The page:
The rise of man-shopping

by peter matika | Sunday, Dec 21, 2014 | 1889 views

IN 1994, before most of these so-called fashion savvy “whippersnappers” were born, journalist Mark Simpson coined the term “metrosexual” to describe contemporary, city-dwelling men who placed increased emphasis on personal grooming and fashion.

Back then the often ridiculed stereotype – the metrosexual – always looking sleek and dandy stood in direct contrast to traditional notions of masculinity, which in one word could be described as unkempt.

Today two decades down the line the archetype has become somewhat of a very conventional attribute.

Metrosexuality (my own terminology) is not only socially acceptable but desirable for men to care about their personal appearance, driving a veritable boom in the men’s fashion market that shows no signs of abating.

This week in my topic – The rise of man-shopping – where Zimbabwe and perhaps the whole world is suddenly realising a growing trend of men spending more money on clothing than ever before I am happy to announce the arrival of several boutiques (maybe I would rather call them male shops to affirm masculinity) that ONLY focus on male apparel.

On that note, local companies have been opening a string of male boutiques around the city to establish and encourage men to adopt this trend.

Some of the shops in Bulawayo are a welcoming den surrounded by luxury clothing with minimalist presentations of just a few of the fancy apparel they boast of.

They are upscale clothing shops which are more of a fashion vault than a messy child’s room.

Most of the shops have the latest, sassy and fashionable garments neatly stacked in over tables and shelves it is hard not to withstand the urge to take a peek into the shop.

They have quickly become some of Bulawayo’s premier shopping destinations for men, capitalising on a growing wave of enthusiasm for menswear and a sea change in the fashion industry, which has traditionally devoted itself to women.

According to research gender power balance in fashion has shifted and in America the market for menswear expanded by 5,3 percent, while women’s clothing grew just 1,4 percent, according to Euromonitor International, hitting an estimated $107 billion in revenue in 2012.

With such statistics there is no doubt that men’s wear market is presently undergoing a renaissance.

The current surge in men’s wear was prompted by the acceptance of dressing neatly complemented by the people refocusing on what has traditionally been a pretty masculine value.

A local men’s wear shop manager, Philip Gadhluma, said times had changed and men were now very much conscious of their appearance than before.

“We focus on men’s apparel and we do offer assistance for those that are clueless when it comes to fashion. We stock a wide range of locally manufactured casual and formal clothing for men,” said Gadhluma, who is a manager at Strada that offers a wide range of men’s wear.

By offering a warm shopping experience and embracing new ideals of men’s clothing, the shops are undoubtedly capitalising on the growing menswear market surge, while promoting and changing the attitudes on fashion in the process.

“Our line of men’s wear offerings is fit for a high-power office meeting, as they are for Sunday church service. We also have a wide variety of fresh casual clothes for a chilled day for relaxing,” said Gadhluma.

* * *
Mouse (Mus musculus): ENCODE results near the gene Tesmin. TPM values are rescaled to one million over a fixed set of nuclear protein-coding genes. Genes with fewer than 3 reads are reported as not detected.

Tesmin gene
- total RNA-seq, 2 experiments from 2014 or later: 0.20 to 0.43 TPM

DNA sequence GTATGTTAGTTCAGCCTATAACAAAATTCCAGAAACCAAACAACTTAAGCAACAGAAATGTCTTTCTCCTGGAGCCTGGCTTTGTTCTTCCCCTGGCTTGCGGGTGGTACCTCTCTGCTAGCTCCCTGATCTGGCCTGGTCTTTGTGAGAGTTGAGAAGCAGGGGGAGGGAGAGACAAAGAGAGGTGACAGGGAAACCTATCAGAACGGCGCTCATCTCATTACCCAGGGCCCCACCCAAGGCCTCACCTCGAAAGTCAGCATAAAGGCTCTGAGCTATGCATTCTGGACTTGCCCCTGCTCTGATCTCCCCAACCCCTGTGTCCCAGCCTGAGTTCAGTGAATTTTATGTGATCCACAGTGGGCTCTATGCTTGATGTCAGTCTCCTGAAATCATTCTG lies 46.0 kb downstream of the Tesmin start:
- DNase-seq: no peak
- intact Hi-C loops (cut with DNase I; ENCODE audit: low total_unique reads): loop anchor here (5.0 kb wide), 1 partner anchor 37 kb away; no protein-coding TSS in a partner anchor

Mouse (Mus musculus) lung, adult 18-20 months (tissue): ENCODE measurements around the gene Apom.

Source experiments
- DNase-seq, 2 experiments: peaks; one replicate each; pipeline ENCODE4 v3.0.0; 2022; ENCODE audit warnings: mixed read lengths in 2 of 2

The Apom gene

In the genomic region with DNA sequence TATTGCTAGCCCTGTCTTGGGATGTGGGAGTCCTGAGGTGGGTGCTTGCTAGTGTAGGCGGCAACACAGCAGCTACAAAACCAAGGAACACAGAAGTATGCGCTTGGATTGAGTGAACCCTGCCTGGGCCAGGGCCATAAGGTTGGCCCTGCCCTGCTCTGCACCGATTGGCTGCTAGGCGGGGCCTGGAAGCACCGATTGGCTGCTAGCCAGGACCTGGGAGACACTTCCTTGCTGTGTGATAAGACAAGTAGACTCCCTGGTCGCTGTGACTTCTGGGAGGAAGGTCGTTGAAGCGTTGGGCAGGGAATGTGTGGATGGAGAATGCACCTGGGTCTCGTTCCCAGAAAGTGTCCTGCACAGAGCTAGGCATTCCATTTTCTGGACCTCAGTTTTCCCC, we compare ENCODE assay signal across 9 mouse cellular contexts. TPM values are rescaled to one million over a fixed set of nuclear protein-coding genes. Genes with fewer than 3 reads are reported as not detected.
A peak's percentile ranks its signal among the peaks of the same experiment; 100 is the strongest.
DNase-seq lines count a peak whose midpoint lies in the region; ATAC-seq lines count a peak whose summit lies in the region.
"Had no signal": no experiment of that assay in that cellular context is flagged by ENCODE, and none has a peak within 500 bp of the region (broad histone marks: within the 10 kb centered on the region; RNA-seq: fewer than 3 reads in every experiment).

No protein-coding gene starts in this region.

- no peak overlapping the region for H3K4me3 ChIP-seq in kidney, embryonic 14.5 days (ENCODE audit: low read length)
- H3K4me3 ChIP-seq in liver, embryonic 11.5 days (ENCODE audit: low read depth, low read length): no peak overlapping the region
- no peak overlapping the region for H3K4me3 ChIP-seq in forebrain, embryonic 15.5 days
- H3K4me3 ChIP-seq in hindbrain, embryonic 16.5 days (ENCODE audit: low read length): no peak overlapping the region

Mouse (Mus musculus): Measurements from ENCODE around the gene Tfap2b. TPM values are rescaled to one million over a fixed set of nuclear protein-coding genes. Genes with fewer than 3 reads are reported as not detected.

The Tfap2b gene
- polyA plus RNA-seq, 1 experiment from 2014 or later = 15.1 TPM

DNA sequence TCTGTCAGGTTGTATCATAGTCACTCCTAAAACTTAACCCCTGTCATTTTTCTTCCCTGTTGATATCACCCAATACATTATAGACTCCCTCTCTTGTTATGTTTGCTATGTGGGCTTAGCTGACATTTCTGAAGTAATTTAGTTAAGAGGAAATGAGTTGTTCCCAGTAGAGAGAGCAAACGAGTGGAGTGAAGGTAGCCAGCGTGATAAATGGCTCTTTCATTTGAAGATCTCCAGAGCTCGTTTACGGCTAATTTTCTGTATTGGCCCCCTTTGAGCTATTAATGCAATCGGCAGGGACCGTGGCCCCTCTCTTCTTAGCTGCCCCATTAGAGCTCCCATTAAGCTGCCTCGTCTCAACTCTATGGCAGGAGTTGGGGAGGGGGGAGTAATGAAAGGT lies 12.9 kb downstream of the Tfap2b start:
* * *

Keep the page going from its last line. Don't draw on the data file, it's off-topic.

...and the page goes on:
Selections include handsome leather shoes, wallets, and accessories such as cufflinks, bow ties, cross belts and leather belts.

Most of the garb in these stores, which I took the liberty to tour stock a wide range of items made in Zimbabwe, which if one didn’t know any better would think they are imports.

Also while researching on the rise in men’s wear I discovered that the trend had tremendously grown in Europe.

According to fashionunited, a UK online fashion blog, even in large Western fashion markets, such as the US, the UK and Germany, the sales of men’s wear has been growing at a faster pace than women’s wear for the past few years.

Euromonitor has named this trend “menaissance” and attributes the sales boom to men becoming more and more aware of their personal appearance, adjusting their grooming habits accordingly.

Now the question is, what are the factors driving this increased interest in men’s fashion?

I would rather leave that question for you the readers to answer, seeing that I would be slightly biased in answering it, as I am too one of the many men that love fashion in Zimbabwe.

Till next week, let’s keep styling. For feedback please sms or whatsapp ONLY 0772337433.

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  • Brigita

    Don’t know if this also referred to a man who was gay. I find this feminal direction somewhat disturbing why can’t a guy be handsomely rugged who want a guy who primps. I do the primping not the guy in my life if he needs help with his tie or knowing how to have his pants properly fitted or making sure he wears the right colour and length of sock while wearing dress pants that’s where I come in (egg: wholesale men clothing). I want somebody who knows how to change a tire, fix a dripping faucet and can wire the house.

  • Brigita

    Don’t know if this also referred to a man who was gay. I find this feminal direction somewhat disturbing why can’t a guy be handsomely rugged who want a guy who primps. I do the primping not the guy in my life if he needs help with his tie or knowing how to have his pants properly fitted or making sure he wears the right colour and length of sock while wearing dress pants that’s where I come in (egg: wholesale men clothing). I want somebody who knows how to change a tire, fix a dripping faucet and can wire the house.